The Ifa divination system, which makes use of an extensive corpus of texts, is practised among Yoruba communities. The word Ifa refers to the mystical figure Ifa or Orunmila, regarded by the Yoruba people as the deity of wisdom and intellectual development. In the twelfth century, the city of Ile-Ife, located in the Osun region of the South-west of Nigeria, emerged as the cultural and political centre of this community. It is also practised by the African diaspora in the Americas and the Caribbean.
In contrast to other forms of divination in the region that employ spirit mediumship, Ifa divination does not rely on a person having oracular powers but rather on a system of signs that are interpreted by a diviner, the Ifa priest or babalawo, literally “the priest’s father”. The Ifa divination system is applied whenever an important individual or collective decision has to be made.
The Ifa literary corpus, called odu, consists of 256 parts, which are subdivided into verses called ese, whose exact number is unknown as it is in constant growth (ther are around 800 ese per edu). Each one of the 256 odu has its specific divination signature, which is determined through a procedure held by the babalawo using sacred palm-nuts and a divination chain. The ese, considered as the most important part of Ifa divination, are chanted by the priests in poetic language. The ese reflect Yoruba history, language, beliefs, cosmovision and contemporary social issues. The knowledge of Ifa has been preserved within Yoruba communities and transmitted among Ifa priests.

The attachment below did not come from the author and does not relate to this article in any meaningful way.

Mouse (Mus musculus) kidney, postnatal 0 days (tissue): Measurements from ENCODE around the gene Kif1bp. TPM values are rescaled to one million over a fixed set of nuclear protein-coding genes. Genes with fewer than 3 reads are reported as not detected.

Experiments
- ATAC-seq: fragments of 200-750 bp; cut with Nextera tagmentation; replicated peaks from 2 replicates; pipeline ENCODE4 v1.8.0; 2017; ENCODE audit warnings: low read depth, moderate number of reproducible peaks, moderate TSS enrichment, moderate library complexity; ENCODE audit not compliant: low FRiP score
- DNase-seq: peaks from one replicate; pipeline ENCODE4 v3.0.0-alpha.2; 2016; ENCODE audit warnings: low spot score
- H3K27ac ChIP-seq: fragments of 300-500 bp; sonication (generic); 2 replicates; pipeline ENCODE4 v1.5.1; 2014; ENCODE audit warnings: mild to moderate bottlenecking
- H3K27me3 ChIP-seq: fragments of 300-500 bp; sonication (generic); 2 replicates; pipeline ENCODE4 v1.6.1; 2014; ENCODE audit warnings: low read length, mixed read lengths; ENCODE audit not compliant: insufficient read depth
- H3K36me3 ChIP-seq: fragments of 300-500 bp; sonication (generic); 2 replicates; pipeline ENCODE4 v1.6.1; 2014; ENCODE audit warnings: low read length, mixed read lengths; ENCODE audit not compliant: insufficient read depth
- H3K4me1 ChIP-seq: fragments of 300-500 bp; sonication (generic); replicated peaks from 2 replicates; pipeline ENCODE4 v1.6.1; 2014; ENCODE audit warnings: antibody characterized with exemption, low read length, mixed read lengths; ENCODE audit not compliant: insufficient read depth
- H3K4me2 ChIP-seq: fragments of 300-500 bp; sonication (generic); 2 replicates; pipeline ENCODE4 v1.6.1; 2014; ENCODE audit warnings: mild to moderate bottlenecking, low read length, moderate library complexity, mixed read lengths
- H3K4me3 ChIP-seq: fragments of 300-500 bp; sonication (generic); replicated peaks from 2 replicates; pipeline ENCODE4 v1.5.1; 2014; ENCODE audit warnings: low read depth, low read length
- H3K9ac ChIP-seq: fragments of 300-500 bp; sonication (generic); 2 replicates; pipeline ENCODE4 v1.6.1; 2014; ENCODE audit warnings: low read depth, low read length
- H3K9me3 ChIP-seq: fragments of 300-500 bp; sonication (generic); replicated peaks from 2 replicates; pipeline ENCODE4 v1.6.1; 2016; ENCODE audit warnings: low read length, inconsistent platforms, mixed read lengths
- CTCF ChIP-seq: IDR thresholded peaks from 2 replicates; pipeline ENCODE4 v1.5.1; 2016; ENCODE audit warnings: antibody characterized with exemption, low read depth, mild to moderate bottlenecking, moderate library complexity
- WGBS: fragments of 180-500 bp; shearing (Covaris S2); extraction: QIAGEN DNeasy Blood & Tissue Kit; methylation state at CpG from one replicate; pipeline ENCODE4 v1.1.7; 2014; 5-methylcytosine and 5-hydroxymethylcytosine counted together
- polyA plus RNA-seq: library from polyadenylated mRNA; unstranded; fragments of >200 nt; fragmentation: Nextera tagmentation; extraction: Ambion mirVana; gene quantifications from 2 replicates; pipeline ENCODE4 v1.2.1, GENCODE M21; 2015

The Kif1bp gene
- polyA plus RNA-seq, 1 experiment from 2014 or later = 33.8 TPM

Under the influence of colonial rule, traditional beliefs and practices were discriminated. The Ifa priests, of whom most are already advanced in age, have only little means to maintain the tradition, to transmit their complex knowledge and train future practitioners. Thus, there is an increasing lack of interest among the youth and the Yoruba people in practising and consulting Ifa divination, which goes hand-in-hand with growing intolerance towards divination systems in general.